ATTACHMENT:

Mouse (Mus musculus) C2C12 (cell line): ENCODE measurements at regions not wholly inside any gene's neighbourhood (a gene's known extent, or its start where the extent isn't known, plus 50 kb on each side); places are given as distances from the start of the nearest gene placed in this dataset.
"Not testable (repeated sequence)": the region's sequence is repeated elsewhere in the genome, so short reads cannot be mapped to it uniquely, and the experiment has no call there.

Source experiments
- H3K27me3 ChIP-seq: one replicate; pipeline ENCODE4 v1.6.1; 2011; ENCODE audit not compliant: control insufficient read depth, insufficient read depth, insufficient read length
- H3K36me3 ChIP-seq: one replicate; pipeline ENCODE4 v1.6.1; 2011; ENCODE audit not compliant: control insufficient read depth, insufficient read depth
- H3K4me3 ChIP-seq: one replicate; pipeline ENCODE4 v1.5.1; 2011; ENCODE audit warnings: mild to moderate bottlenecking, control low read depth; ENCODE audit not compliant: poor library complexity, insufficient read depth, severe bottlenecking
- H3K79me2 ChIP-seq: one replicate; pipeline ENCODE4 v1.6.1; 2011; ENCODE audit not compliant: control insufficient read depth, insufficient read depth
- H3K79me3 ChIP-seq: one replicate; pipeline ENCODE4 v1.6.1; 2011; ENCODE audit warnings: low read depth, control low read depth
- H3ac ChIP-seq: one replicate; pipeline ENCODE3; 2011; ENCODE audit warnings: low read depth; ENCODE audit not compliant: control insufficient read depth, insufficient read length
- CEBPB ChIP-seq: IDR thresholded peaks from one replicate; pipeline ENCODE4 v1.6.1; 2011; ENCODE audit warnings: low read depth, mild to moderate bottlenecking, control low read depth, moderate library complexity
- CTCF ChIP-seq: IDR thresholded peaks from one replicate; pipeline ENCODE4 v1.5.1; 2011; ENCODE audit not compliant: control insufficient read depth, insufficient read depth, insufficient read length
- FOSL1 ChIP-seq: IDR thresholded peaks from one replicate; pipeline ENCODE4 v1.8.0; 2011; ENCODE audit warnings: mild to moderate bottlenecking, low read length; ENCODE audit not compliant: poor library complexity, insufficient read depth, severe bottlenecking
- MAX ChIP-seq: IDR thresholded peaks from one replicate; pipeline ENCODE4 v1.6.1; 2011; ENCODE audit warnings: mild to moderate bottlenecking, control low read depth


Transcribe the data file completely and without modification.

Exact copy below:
Mouse (Mus musculus) C2C12 (cell line): ENCODE measurements at regions not wholly inside any gene's neighbourhood (a gene's known extent, or its start where the extent isn't known, plus 50 kb on each side); places are given as distances from the start of the nearest gene placed in this dataset.
"Not testable (repeated sequence)": the region's sequence is repeated elsewhere in the genome, so short reads cannot be mapped to it uniquely, and the experiment has no call there.

Source experiments
- H3K27me3 ChIP-seq: one replicate; pipeline ENCODE4 v1.6.1; 2011; ENCODE audit not compliant: control insufficient read depth, insufficient read depth, insufficient read length
- H3K36me3 ChIP-seq: one replicate; pipeline ENCODE4 v1.6.1; 2011; ENCODE audit not compliant: control insufficient read depth, insufficient read depth
- H3K4me3 ChIP-seq: one replicate; pipeline ENCODE4 v1.5.1; 2011; ENCODE audit warnings: mild to moderate bottlenecking, control low read depth; ENCODE audit not compliant: poor library complexity, insufficient read depth, severe bottlenecking
- H3K79me2 ChIP-seq: one replicate; pipeline ENCODE4 v1.6.1; 2011; ENCODE audit not compliant: control insufficient read depth, insufficient read depth
- H3K79me3 ChIP-seq: one replicate; pipeline ENCODE4 v1.6.1; 2011; ENCODE audit warnings: low read depth, control low read depth
- H3ac ChIP-seq: one replicate; pipeline ENCODE3; 2011; ENCODE audit warnings: low read depth; ENCODE audit not compliant: control insufficient read depth, insufficient read length
- CEBPB ChIP-seq: IDR thresholded peaks from one replicate; pipeline ENCODE4 v1.6.1; 2011; ENCODE audit warnings: low read depth, mild to moderate bottlenecking, control low read depth, moderate library complexity
- CTCF ChIP-seq: IDR thresholded peaks from one replicate; pipeline ENCODE4 v1.5.1; 2011; ENCODE audit not compliant: control insufficient read depth, insufficient read depth, insufficient read length
- FOSL1 ChIP-seq: IDR thresholded peaks from one replicate; pipeline ENCODE4 v1.8.0; 2011; ENCODE audit warnings: mild to moderate bottlenecking, low read length; ENCODE audit not compliant: poor library complexity, insufficient read depth, severe bottlenecking
- MAX ChIP-seq: IDR thresholded peaks from one replicate; pipeline ENCODE4 v1.6.1; 2011; ENCODE audit warnings: mild to moderate bottlenecking, control low read depth